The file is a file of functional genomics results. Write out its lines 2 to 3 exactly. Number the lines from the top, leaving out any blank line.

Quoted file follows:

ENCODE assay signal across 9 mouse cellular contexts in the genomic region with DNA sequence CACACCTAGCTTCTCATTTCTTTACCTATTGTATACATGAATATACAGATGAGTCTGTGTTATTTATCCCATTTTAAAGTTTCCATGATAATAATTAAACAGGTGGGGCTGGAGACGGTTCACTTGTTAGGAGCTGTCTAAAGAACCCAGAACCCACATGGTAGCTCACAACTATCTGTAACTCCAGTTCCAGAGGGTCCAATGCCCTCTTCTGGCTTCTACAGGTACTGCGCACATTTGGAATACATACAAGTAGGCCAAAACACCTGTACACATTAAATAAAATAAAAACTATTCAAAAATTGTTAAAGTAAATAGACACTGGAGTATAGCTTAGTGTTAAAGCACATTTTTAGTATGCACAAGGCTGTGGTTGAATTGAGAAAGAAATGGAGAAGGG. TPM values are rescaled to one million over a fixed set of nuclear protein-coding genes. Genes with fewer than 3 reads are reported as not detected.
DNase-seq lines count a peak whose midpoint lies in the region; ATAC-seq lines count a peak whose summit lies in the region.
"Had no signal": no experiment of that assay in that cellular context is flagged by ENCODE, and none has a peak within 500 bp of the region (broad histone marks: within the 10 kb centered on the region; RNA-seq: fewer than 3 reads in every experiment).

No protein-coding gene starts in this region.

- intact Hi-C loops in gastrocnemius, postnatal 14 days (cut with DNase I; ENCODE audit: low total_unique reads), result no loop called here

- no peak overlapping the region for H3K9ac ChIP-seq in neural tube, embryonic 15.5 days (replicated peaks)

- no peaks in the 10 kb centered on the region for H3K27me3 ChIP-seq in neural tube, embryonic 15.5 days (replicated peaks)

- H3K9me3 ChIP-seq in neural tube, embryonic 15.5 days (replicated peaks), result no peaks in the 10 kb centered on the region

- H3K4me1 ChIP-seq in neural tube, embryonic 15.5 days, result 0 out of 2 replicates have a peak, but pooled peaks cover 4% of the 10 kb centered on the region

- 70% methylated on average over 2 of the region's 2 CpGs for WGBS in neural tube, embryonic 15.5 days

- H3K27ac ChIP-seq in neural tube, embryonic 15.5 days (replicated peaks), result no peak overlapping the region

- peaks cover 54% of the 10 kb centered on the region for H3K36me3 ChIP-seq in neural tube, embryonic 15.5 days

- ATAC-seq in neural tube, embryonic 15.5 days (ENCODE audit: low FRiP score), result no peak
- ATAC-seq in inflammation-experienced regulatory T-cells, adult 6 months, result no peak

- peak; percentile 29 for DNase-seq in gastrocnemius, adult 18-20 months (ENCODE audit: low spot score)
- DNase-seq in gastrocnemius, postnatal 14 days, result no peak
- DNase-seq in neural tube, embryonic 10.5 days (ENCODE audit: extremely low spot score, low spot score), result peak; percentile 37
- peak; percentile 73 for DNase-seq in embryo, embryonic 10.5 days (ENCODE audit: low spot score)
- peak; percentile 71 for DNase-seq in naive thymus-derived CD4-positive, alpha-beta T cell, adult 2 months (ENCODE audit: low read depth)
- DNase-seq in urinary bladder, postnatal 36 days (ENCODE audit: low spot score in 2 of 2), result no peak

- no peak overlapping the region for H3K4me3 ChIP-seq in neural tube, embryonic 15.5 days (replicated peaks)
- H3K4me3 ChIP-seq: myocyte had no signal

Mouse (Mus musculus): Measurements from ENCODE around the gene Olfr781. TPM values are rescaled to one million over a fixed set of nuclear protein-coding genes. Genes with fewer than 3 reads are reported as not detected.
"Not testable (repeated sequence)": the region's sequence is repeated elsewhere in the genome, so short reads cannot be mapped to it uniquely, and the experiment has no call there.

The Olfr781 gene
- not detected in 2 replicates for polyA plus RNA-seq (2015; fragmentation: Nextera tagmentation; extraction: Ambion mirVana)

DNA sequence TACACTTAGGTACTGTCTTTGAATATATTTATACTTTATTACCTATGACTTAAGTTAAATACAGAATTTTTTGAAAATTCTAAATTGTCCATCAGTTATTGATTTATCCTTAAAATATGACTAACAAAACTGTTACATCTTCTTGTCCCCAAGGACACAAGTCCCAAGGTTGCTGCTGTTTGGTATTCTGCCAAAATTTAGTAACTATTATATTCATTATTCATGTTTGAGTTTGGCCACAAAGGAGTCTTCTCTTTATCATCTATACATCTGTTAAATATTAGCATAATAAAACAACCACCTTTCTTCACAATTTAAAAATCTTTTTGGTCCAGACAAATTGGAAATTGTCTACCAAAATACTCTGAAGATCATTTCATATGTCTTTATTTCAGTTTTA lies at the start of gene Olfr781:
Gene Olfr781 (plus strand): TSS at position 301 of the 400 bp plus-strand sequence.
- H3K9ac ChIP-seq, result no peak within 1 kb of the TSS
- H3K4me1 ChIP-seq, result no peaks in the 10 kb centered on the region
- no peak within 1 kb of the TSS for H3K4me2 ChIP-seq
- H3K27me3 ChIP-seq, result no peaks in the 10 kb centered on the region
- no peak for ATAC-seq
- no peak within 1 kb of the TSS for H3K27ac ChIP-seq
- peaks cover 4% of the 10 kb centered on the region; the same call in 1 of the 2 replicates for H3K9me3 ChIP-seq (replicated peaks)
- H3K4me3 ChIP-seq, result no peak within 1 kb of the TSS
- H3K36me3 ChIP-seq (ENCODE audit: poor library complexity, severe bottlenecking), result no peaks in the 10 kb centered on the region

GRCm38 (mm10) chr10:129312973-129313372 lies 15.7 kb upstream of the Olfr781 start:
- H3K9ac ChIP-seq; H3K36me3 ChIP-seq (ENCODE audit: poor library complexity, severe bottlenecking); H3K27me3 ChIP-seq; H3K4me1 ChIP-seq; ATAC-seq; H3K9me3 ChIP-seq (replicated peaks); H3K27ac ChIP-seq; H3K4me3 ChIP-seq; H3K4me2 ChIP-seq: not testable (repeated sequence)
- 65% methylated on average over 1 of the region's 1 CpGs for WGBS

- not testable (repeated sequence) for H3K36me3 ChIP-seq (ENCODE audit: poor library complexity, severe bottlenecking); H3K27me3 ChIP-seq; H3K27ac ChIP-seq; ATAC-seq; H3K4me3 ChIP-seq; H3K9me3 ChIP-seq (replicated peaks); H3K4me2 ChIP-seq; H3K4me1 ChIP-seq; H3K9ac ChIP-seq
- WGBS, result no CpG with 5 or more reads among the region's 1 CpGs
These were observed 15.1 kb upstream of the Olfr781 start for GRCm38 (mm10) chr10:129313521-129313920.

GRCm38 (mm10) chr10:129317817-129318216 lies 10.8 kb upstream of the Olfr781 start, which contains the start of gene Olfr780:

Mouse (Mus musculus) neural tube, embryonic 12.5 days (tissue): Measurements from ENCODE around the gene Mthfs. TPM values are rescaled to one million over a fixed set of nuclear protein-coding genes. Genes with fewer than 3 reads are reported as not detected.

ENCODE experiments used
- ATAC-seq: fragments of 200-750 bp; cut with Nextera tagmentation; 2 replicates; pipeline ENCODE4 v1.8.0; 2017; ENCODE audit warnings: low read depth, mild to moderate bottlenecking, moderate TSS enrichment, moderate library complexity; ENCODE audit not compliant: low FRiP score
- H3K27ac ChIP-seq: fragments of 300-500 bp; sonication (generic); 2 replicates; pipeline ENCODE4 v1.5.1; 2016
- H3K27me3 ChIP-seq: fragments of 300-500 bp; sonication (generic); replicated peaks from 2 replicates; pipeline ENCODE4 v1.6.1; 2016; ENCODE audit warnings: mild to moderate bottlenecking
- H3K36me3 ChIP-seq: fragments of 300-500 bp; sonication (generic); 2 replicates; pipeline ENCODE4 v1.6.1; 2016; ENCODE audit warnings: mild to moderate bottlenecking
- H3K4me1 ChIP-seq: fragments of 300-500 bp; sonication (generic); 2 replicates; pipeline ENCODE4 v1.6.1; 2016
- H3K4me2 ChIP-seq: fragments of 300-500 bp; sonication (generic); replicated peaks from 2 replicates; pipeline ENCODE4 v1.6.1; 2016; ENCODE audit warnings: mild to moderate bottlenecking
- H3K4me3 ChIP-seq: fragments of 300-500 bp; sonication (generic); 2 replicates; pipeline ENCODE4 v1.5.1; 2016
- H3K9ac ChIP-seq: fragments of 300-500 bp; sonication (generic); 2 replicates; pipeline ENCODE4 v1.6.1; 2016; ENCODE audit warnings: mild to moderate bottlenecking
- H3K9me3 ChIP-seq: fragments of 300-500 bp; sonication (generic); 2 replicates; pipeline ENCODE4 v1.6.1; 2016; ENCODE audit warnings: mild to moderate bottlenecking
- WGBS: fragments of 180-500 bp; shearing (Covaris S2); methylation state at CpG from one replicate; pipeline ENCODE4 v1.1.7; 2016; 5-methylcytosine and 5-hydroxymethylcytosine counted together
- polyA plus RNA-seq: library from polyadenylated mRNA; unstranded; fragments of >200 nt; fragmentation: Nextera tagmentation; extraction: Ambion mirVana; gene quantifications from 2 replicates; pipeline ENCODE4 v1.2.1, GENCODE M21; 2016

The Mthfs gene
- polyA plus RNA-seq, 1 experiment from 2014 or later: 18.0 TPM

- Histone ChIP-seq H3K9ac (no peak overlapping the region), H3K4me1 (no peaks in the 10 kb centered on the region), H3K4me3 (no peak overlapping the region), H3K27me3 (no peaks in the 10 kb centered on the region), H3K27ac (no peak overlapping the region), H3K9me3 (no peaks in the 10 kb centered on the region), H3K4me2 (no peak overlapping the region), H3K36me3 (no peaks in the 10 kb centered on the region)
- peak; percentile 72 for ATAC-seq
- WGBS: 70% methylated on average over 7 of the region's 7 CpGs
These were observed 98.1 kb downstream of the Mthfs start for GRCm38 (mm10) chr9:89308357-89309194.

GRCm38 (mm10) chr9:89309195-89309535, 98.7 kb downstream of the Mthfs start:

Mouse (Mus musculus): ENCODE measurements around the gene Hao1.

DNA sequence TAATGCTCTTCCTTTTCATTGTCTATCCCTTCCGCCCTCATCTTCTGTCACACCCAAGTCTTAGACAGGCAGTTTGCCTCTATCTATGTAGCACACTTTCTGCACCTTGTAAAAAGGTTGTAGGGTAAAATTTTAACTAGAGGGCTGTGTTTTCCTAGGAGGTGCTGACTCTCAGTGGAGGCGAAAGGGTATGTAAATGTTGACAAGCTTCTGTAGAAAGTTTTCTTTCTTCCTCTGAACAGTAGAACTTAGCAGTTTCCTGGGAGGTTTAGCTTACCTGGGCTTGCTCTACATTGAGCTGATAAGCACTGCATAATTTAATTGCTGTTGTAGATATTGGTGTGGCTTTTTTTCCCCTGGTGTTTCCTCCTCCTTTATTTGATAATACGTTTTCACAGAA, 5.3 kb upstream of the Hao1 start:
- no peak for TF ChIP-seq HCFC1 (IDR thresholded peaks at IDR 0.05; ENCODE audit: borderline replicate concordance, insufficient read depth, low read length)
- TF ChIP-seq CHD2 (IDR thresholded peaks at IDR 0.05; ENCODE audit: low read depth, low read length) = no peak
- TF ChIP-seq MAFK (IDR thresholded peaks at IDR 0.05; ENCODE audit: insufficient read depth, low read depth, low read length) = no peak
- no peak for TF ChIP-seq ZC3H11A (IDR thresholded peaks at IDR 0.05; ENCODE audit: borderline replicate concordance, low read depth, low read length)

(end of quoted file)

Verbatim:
DNase-seq lines count a peak whose midpoint lies in the region; ATAC-seq lines count a peak whose summit lies in the region.
"Had no signal": no experiment of that assay in that cellular context is flagged by ENCODE, and none has a peak within 500 bp of the region (broad histone marks: within the 10 kb centered on the region; RNA-seq: fewer than 3 reads in every experiment).